Make better use and share what already exists instead of always buying more
From Energy Cities Wiki
Is having car a necessity when it is used for only 2 to 5% of the time? Should we not rather rent a car when and where we need one? Is travelling alone really judicious when car-pooling is possible? Do we really have to buy a bike when bike rental services are available in our city? Is building new public buildings and facilities really necessary when existing ones are underused?
Here is the paradox. We have needs in terms of mobility and space that we satisfy by buying cars and building new public facilities. The advantages are well known: we have guaranteed availability of the goods we own. But the drawbacks are beginning to outweigh the advantages in a number of areas, both for individuals and the community: in cities, owning a car has become a source of annoyance and involves a significant outlay both for its acquisition and maintenance, whilst the energy and raw material used are disproportionate to the services provided.
Doing more with what we already have means giving use the priority over ownership. The so-called functional service economy consists of replacing consumption of commodities (such as energy) by their intelligent use, that is, optimising the use of the building stock rather than building new facilities, anticipating and facilitating emerging changes in citizens’ lifestyles through car-pooling, car and bike-sharing and community gardens, and encouraging the pooling and exchange of goods and services between citizens.
• Using examples, showing that such solutions provide practical and positive answers to the problems of everyday life and helping reduce public and private spending as well as energy and raw material wastage.
• Demonstrating the added value for society of solutions that promote post-individualistic urban lifestyles and empower citizens.
• Developing the sharing and pooling of goods and equipment between municipal departments.
The Swiss cities
Pioneers and leaders
Zurich invented car-sharing in 1948, when the members of a club pooled resources to buy a car! Revived in the 1990s in Germany and Switzerland, car-pooling is now a genuine alternative to private car ownership. Based in Switzerland, Mobility is currently the largest car-pooling company worldwide with over 80,000 subscribers and a fleet of 1,800 vehicles (saloon cars, estate cars and vans) available in 400 different areas!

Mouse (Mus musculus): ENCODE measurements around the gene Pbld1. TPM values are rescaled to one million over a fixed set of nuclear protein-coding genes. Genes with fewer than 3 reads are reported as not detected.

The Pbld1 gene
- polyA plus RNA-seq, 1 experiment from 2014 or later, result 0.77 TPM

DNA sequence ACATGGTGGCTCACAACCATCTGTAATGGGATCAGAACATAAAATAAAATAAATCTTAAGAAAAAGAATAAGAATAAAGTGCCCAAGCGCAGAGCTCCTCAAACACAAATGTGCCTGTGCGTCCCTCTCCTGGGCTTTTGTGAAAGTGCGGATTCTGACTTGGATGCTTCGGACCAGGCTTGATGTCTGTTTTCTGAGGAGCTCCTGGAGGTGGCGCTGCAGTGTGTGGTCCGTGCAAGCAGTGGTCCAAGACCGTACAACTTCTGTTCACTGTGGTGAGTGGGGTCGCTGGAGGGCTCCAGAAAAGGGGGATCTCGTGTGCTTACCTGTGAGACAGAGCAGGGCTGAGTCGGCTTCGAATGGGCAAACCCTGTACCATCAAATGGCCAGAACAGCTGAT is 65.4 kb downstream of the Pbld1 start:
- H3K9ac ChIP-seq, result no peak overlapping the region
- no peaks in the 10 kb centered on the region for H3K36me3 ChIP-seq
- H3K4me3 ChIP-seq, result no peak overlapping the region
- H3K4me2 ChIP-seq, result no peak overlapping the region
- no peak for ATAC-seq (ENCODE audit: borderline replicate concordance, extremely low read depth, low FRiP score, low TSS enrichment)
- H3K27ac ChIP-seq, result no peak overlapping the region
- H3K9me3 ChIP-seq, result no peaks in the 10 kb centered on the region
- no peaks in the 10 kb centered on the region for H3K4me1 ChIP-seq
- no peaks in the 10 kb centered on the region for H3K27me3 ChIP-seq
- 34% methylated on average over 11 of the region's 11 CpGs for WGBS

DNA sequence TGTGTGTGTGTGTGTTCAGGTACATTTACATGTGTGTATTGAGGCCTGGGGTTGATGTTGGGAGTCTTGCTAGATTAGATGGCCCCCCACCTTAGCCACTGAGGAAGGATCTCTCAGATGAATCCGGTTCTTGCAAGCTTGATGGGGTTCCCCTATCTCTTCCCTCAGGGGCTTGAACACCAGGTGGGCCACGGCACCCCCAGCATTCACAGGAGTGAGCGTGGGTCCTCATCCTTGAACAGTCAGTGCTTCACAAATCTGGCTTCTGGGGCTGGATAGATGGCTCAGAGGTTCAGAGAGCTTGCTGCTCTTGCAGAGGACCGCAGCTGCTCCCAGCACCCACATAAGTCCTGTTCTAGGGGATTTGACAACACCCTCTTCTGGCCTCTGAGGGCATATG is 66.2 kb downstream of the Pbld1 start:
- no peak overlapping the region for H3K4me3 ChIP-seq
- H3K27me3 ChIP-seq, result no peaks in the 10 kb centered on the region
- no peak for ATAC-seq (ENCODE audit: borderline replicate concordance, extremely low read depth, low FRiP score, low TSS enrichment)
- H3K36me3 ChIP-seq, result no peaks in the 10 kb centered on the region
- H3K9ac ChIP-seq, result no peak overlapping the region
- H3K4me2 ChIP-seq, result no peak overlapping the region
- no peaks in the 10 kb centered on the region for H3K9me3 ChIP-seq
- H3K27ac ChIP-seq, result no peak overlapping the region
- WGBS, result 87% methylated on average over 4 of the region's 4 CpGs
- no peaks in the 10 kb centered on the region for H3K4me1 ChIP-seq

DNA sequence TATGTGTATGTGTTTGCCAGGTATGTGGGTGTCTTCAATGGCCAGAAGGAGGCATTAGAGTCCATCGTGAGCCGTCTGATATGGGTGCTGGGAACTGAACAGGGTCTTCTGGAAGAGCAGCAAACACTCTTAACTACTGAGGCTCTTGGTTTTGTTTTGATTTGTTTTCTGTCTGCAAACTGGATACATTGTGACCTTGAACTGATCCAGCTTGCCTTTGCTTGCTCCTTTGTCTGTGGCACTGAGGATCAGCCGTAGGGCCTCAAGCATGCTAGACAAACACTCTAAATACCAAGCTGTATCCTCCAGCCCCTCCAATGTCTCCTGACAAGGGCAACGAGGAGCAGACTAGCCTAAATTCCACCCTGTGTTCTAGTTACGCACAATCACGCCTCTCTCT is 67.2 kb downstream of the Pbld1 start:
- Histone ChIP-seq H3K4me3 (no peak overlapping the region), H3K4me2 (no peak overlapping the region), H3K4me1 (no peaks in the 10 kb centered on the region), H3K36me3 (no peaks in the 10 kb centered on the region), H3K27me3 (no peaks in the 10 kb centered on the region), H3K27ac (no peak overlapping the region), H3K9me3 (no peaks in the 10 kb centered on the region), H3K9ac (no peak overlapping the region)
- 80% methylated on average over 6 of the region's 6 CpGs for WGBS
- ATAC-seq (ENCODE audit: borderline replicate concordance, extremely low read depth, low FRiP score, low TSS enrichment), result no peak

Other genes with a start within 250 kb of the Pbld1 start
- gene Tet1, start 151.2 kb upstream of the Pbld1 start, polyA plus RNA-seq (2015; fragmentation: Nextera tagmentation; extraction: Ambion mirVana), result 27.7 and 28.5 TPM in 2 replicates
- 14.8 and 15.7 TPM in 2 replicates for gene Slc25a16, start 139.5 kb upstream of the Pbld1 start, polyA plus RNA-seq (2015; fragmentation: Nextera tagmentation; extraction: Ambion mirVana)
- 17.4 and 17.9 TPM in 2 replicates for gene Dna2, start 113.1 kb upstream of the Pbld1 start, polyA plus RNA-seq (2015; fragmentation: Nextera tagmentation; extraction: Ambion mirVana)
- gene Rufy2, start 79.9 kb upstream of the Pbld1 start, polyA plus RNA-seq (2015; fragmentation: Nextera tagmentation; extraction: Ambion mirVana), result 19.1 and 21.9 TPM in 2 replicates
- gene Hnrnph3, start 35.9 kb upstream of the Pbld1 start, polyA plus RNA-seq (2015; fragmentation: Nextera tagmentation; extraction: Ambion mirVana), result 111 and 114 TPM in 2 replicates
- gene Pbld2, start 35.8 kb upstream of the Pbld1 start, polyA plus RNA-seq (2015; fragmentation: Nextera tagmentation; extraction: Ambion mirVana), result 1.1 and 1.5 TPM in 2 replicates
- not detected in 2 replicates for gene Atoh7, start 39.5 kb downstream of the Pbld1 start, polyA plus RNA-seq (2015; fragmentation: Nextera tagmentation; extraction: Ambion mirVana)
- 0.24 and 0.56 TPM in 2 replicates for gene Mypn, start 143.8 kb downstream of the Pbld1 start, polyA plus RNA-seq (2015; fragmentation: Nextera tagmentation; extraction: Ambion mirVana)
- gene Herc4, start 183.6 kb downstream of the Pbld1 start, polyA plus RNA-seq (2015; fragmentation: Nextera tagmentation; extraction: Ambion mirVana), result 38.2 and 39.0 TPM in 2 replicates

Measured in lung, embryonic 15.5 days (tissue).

The municipality and the car-sharing operator work hand in hand!
In Bremen, around 170 vehicles in over 40 stations are used by over 6,700 people. The service combines a monthly or yearly public transport pass and a key giving access to self-service vehicles and has contributed to a significant increase in the number of public transport users. 1,500 private cars have been taken off the roads in Bremen, whilst it is estimated that between 15 and 50 million euros will be saved on infrastructure (6,000 fewer parking spaces by 2020).
A large-scale urban revolution
Autolib’ was the first public electric car rental self-service to be introduced in a European metropolis. The 3,000 vehicles available for rent in Paris and the surrounding area represent a reduction in the number of private cars estimated at 22,500 vehicles, i.e. the equivalent of 164,500,000 km per year. This means not only less pollution, as electric cars pollute less than conventional vehicles, but also less congestion, less stress for all and more time for private individuals.
Two places of worship? No, one place and two kinds of worship!
In newly-built Rieselfeld, only one church is used by both the Catholic and Protestant communities as well as for ecumenical celebrations. Its modular structure makes it possible to move partitions, allowing it to be used either as a Catholic or a Protestant church. In a very symbolic way, Riesefeld’s Santa Magdalena church demonstrates that what can be done at the level of two religious communities can also be reproduced in other currently single-use public facilities!